In this episode of MarketFoolery, host Chris Hill is joined by Motley Fool analyst Emily Flippen to discuss Alibaba's (NYSE:BABA) cloud computing division being profitable for the first time ever. Also, Pfizer's (NYSE:PFE) fourth-quarter results were mixed and UPS (NYSE:UPS) wraps up a very strong fiscal year. Emily analyzes those stories and shares why, despite a great year, UPS is in a precarious position.
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This video was recorded on February 2, 2021.
Chris Hill: It's Tuesday, February 2nd. Happy Groundhog Day. Welcome to MarketFoolery. I'm Chris Hill. With me today, Emily Flippen. Good to see you.
Emily Flippen: Hey, good to be here.
Hill: We've got pharmaceutical earnings, we've got some shipping and logistics earnings to get to, but we're going to start with some big e-commerce, and that's Alibaba. Third quarter profits and revenue, higher than expected. For the first time ever, Alibaba's cloud computing division was profitable. Based largely on that, Emily, I would have thought there would have been more enthusiasm for the stock. I would have thought we would have seen a rise out of Alibaba today. Instead, it's down 2%, 3% or so.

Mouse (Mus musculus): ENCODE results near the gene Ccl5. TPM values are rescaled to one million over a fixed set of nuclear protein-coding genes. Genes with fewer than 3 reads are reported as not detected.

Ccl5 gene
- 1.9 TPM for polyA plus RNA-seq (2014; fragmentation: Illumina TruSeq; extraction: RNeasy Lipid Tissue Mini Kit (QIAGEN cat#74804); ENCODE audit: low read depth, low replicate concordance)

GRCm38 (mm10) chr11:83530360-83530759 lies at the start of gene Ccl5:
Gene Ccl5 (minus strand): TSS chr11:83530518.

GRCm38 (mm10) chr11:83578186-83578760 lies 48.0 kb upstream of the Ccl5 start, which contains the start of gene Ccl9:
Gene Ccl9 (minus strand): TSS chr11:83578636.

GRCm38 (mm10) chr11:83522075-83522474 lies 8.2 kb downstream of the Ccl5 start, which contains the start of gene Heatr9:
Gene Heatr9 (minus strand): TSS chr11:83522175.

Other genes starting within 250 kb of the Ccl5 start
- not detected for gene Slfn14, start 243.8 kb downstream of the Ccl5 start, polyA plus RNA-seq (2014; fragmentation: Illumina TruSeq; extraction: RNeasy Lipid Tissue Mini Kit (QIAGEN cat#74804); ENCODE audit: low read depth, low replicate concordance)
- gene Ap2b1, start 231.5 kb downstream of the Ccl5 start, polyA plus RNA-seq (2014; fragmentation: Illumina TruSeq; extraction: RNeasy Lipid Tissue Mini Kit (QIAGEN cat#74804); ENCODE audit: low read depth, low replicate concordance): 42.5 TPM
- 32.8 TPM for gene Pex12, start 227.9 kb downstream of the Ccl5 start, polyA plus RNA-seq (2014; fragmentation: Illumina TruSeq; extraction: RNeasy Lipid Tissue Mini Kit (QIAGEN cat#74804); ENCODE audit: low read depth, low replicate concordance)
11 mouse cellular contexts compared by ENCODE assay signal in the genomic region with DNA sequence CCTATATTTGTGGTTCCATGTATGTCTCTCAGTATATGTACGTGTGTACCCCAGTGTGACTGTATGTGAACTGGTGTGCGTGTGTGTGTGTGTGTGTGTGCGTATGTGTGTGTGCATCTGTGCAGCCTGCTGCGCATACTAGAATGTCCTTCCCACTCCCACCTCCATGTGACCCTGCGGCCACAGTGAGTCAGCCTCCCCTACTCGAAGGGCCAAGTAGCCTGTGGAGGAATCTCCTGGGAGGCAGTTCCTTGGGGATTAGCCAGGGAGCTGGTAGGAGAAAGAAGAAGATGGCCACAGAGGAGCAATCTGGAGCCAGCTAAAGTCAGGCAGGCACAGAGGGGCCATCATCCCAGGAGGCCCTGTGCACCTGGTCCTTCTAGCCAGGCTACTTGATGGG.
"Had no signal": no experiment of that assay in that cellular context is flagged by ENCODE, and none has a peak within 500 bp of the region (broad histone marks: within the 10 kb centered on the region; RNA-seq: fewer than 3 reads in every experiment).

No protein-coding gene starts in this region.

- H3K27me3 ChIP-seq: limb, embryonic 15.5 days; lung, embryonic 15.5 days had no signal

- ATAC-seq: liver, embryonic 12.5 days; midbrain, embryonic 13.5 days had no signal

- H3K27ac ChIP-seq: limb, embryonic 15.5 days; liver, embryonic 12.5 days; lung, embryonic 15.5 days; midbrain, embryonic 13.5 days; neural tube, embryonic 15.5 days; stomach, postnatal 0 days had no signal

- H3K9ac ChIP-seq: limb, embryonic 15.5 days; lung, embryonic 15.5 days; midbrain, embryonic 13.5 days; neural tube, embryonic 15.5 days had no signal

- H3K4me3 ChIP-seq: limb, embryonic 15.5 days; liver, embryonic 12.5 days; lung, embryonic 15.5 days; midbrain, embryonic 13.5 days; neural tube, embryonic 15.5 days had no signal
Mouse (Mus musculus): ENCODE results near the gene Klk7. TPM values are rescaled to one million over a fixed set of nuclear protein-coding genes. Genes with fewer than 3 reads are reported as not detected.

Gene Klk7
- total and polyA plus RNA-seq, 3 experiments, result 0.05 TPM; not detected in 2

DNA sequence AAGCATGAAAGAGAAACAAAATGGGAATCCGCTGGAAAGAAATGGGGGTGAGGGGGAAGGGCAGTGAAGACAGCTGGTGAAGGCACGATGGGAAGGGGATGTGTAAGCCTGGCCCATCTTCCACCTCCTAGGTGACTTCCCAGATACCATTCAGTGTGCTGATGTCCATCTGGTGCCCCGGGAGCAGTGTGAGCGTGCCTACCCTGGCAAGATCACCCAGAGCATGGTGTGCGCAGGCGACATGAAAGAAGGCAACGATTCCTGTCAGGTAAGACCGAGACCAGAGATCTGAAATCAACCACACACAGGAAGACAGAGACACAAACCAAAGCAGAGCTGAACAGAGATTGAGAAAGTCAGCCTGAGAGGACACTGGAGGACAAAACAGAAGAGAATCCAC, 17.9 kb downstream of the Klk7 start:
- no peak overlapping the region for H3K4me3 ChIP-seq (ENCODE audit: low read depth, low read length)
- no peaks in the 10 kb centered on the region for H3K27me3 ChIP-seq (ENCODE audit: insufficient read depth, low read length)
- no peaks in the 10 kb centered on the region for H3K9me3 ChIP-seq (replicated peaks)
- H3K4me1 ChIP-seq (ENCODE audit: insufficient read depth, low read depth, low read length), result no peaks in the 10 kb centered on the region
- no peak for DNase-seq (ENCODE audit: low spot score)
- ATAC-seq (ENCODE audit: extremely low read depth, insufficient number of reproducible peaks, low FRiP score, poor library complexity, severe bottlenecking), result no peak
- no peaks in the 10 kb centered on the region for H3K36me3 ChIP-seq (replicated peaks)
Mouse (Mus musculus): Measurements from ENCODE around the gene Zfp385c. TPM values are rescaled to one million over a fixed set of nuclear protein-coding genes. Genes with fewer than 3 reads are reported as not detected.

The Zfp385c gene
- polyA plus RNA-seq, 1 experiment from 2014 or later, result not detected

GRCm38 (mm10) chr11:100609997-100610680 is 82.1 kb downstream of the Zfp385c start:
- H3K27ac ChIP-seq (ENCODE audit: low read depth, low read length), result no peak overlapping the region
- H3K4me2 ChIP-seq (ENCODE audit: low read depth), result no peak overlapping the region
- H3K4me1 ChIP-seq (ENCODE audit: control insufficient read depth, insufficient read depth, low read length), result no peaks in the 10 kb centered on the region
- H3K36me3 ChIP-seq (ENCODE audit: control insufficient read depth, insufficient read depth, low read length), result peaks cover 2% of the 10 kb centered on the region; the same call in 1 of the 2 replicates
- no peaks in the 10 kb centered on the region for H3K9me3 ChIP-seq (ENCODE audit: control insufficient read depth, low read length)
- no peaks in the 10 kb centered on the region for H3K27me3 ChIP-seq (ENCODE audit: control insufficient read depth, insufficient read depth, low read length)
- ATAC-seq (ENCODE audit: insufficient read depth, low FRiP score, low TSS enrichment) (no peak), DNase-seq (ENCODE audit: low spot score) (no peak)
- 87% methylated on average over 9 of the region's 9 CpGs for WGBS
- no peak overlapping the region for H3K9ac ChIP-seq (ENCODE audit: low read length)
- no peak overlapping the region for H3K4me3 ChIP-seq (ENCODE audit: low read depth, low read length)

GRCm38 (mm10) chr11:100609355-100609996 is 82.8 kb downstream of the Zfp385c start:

Flippen: There's a couple of things to break down in this quarter. The important thing to note for investors is that a lot of what would have been enthusiasm for this quarter is muted because of the regulatory challenges that Jack Ma and Alibaba are going through right now. We saw a similar thing happen with Single's Day whose numbers were actually included in this past quarter. Alibaba more than doubled their Single's Day sales from the year prior, but was down on the news back in November, largely because of the concerns that investors had around how the Chinese government was going to handle Alibaba, a business that is increasingly considered to be a sense of a monopoly in the space. So there's some concerns there which have reflected, I believe, in the stock price movement that we're seeing today. But you've hit the nail on the head there with the excitement around Alibaba's cloud business. This is a small part of Alibaba's business. Nearly 90% of core revenue is still generated from their e-commerce operations. But seeing this business move toward profitability, that's adjusted EBITDA, so profitability is a loose term there. But seeing it move toward profitability makes a lot of investors think, "Hey, maybe Alibaba's cloud business could be the next Amazon, the Amazon Web Services of China."